MAPLEWOOD, NJ — The Maplewood Municipal Building has been listed in the National Register of Historic Places and a bronze plaque noting this status will be unveiled at the regularly scheduled Township Committee meeting on Tuesday, Oct. 18. The plaque was funded by a grant from the Open Space Trust Fund. Listing in the National Register of Historic Places is an honor that indicates the significance of the Maplewood Municipal Building to the community, state and nation. This beloved building is also listed in the New Jersey Register of Historic Places and is a Maplewood Historic Landmark.
The Municipal Building was designed in the Georgian Revival style by the firm of Guilbert & Betelle, Architects, a prominent Newark firm that designed schools and government buildings throughout the Northeast. Guilbert & Betelle also designed many of Maplewood’s school buildings, including Columbia High School and Tuscan Elementary.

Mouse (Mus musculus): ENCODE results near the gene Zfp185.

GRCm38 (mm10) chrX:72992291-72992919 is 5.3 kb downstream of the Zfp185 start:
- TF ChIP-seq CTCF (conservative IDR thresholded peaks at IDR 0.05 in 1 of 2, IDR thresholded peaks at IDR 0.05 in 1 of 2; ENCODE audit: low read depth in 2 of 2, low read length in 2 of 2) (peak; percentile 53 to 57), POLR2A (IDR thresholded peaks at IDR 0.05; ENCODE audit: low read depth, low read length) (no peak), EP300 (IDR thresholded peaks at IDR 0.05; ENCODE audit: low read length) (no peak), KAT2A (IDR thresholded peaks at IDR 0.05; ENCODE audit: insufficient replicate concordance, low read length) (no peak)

By the mid-1920s, the rapidly growing township was in desperate need of a new Town Hall and police station, and began to acquire land for new municipal buildings and uses. Early plans combined the police station and jail with Town Hall. These plans were altered due to pressure from neighbors; therefore, the township constructed a separate police station on Dunnell Road near the new firehouse. The result was a new civic center, with municipal buildings located around the Memorial Park — the heart of the township.
Despite concerns about the costs of construction during the height of the Depression, the township, under the leadership of Mayor John. S. DeHart, continued with plans for the new building. The Maplewood Municipal Building was dedicated in 1931 to the “promotion of good government and civic consciousness” and completed in 1932. The Maplewood Municipal Building is a testament that lofty ideals can be achieved even during difficult times.